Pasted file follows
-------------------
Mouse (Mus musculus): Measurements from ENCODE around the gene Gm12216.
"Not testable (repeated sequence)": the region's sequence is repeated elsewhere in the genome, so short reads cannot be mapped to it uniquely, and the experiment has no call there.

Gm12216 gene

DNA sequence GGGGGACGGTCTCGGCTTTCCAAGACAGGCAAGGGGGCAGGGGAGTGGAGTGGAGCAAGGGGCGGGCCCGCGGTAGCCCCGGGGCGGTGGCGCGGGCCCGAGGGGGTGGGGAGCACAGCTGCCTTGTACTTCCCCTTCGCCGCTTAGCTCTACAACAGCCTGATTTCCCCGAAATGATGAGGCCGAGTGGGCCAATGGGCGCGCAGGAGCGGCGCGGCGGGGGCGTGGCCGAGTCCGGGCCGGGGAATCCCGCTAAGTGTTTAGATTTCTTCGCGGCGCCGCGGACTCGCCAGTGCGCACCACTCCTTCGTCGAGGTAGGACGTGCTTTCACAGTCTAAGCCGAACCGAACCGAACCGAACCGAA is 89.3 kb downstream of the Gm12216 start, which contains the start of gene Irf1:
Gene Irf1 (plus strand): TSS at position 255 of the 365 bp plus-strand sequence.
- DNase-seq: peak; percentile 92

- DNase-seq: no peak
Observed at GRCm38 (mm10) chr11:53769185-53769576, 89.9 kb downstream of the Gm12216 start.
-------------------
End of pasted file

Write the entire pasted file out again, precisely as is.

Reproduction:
Mouse (Mus musculus): Measurements from ENCODE around the gene Gm12216.
"Not testable (repeated sequence)": the region's sequence is repeated elsewhere in the genome, so short reads cannot be mapped to it uniquely, and the experiment has no call there.

Gm12216 gene

DNA sequence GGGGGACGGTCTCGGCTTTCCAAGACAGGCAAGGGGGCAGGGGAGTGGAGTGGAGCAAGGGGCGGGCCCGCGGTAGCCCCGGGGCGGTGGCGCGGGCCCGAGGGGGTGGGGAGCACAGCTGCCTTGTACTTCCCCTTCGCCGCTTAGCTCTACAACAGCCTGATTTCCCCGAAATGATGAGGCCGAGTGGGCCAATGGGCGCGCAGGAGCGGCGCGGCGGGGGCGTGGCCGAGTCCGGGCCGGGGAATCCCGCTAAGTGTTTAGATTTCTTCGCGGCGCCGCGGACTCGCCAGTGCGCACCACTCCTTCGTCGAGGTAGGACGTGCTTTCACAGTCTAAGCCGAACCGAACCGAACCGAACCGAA is 89.3 kb downstream of the Gm12216 start, which contains the start of gene Irf1:
Gene Irf1 (plus strand): TSS at position 255 of the 365 bp plus-strand sequence.
- DNase-seq: peak; percentile 92

- DNase-seq: no peak
Observed at GRCm38 (mm10) chr11:53769185-53769576, 89.9 kb downstream of the Gm12216 start.